Army to Study Supplements
The United States Army is investigating whether dietary supplements containing an ingredient known as dimethylamylamine or DMAA may have contributed to the deaths of two soldiers last year. The soldiers had heart attacks during fitness exercises, according to an Army official.
The supplements have names like Jack3d and OxyElite Pro, and the DMAA ingredient is touted to increase energy, concentration and metabolism. DMAA is listed as a banned supplement by the World Anti-Doping Authority and several professional sports leagues. The supplements are widely available at retail shops and until recently, were available at stores on military bases in the United States.
Last summer, the United States Anti-Doping Agency issued a warning notice about DMAA.
According to the New York Times:
As a precaution, the Defense Department has removed all products containing DMAA from stores on military bases, including more than 100 GNC shops, pending the completion of an Army safety review, said Peter J. Graves, an Army spokesman.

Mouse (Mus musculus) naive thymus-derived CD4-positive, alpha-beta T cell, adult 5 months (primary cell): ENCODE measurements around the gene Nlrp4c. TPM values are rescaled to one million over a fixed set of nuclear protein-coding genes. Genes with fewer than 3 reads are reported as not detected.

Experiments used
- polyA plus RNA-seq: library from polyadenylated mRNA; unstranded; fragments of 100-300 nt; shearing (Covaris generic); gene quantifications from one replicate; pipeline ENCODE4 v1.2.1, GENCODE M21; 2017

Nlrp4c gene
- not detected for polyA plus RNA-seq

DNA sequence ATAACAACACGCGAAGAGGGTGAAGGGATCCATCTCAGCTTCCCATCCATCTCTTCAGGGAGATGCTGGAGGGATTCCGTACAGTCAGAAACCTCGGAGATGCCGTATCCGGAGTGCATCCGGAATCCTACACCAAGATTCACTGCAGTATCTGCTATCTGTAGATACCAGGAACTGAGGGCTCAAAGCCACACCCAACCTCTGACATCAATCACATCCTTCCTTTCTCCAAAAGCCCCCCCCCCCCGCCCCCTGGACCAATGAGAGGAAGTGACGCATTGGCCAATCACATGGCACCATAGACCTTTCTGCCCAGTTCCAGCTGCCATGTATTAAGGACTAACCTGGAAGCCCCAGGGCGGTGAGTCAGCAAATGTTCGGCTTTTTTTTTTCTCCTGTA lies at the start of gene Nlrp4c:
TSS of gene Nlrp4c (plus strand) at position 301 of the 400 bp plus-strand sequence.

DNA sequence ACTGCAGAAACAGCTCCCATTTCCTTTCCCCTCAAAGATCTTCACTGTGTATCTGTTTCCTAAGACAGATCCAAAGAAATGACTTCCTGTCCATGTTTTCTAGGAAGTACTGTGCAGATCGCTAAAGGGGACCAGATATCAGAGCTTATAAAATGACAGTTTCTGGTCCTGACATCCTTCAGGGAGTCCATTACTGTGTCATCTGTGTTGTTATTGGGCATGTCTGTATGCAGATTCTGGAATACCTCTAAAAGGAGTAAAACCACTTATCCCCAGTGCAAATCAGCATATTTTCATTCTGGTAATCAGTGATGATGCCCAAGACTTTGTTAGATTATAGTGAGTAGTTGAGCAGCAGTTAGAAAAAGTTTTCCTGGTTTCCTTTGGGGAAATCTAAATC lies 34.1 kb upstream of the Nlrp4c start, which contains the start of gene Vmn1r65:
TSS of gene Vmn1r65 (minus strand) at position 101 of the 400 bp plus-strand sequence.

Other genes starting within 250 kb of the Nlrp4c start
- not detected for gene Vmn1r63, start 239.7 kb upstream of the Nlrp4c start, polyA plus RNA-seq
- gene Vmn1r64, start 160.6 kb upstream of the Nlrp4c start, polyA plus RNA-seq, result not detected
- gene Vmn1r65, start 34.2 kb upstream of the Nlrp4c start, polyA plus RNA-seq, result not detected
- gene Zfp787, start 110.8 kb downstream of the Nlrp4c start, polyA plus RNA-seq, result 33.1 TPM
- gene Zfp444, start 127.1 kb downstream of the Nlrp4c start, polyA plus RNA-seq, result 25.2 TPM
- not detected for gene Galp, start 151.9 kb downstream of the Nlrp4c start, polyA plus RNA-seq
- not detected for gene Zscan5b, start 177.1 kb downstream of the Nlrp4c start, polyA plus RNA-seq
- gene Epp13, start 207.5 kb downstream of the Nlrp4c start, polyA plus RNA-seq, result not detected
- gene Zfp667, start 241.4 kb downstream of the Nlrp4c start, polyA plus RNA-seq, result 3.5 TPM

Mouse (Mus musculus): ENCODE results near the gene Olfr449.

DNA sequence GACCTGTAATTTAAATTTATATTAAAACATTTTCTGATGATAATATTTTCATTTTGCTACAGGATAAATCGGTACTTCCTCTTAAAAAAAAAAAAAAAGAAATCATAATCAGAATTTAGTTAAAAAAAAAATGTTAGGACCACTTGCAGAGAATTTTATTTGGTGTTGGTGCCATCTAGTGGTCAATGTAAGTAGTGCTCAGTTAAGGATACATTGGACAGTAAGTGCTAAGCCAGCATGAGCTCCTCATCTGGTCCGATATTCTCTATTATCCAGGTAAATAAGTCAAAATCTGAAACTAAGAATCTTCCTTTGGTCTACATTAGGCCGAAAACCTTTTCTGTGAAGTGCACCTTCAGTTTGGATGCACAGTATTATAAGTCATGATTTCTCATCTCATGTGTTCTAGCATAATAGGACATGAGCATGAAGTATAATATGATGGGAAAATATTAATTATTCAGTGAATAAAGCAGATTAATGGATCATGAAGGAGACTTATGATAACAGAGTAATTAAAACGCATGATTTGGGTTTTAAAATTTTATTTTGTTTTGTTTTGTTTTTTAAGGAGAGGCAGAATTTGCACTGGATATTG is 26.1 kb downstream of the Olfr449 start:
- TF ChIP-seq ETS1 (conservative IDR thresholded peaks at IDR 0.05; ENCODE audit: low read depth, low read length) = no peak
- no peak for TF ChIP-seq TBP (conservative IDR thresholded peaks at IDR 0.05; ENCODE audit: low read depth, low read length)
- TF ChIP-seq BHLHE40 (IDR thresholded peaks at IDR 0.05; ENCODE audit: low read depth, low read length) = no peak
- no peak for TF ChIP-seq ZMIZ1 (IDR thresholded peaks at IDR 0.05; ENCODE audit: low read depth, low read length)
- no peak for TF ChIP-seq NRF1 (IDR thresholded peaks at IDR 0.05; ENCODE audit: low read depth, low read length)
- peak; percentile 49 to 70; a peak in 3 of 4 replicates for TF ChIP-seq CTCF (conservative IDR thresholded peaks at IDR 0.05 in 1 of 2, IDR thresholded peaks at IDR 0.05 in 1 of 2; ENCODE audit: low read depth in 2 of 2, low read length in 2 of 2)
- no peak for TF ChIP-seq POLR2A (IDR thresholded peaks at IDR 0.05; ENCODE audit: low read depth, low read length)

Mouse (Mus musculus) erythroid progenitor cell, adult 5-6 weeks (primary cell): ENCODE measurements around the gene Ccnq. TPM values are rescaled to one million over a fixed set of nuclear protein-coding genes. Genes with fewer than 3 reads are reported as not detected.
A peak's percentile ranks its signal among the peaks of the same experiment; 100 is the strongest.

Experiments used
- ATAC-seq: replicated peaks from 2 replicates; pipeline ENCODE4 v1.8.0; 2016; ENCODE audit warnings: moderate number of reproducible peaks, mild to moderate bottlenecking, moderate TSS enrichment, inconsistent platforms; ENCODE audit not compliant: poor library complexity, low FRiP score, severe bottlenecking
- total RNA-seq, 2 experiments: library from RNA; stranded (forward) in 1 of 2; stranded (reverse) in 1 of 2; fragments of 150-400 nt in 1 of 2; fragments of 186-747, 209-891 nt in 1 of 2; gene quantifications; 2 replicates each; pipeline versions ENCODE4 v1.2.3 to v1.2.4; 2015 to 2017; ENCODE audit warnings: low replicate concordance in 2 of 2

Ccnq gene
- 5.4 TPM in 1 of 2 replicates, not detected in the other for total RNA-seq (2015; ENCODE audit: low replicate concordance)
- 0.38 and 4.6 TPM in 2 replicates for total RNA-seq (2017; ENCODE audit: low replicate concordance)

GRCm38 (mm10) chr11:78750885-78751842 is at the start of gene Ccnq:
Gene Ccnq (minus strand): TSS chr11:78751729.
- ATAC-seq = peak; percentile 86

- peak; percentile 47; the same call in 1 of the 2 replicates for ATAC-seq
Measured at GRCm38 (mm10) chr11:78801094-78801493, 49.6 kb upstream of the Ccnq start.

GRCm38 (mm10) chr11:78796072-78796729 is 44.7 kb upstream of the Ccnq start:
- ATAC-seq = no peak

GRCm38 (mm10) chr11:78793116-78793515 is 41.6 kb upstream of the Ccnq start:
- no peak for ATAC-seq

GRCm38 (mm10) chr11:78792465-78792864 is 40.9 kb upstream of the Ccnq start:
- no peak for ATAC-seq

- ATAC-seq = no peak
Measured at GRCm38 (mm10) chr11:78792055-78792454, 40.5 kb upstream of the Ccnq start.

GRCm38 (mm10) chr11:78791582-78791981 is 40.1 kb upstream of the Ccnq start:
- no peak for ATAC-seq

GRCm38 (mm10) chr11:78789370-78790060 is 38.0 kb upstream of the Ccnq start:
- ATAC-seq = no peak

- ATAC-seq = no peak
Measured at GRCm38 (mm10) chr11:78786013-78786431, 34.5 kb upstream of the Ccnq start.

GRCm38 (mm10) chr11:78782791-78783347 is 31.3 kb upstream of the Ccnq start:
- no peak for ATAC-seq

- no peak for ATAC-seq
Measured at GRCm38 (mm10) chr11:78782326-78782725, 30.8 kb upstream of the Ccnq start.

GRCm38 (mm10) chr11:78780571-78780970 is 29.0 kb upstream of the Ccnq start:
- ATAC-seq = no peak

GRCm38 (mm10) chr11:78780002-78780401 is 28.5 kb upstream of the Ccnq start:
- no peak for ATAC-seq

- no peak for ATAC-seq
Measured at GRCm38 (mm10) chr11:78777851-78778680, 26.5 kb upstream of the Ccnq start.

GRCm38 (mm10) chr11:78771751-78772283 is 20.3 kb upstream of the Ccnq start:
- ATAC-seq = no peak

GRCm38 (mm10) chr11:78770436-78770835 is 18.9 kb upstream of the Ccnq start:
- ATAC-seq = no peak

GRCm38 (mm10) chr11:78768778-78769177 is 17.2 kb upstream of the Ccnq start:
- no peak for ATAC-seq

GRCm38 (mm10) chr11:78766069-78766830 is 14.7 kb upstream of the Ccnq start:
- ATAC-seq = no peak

Mr. Graves, the Army spokesman, said that DMAA had been identified in the toxicology reports of the two soldiers' deaths. He added that the Army had also received some reports of liver and kidney failure, seizures, loss of consciousness and rapid heartbeat in other military personnel who have used products containing DMAA. Mr. Graves said the Army was evaluating whether there were links between the use of the DMAA products and the reported health problems.
In a statement, USPlabs, the company that markets OxyElite Pro and Jack3d, claimed there was no medical evidence to suggest the products are dangerous when used as directed. The company said it stood by the safety of its products and was fully cooperating with the inquiry by the Defense Department.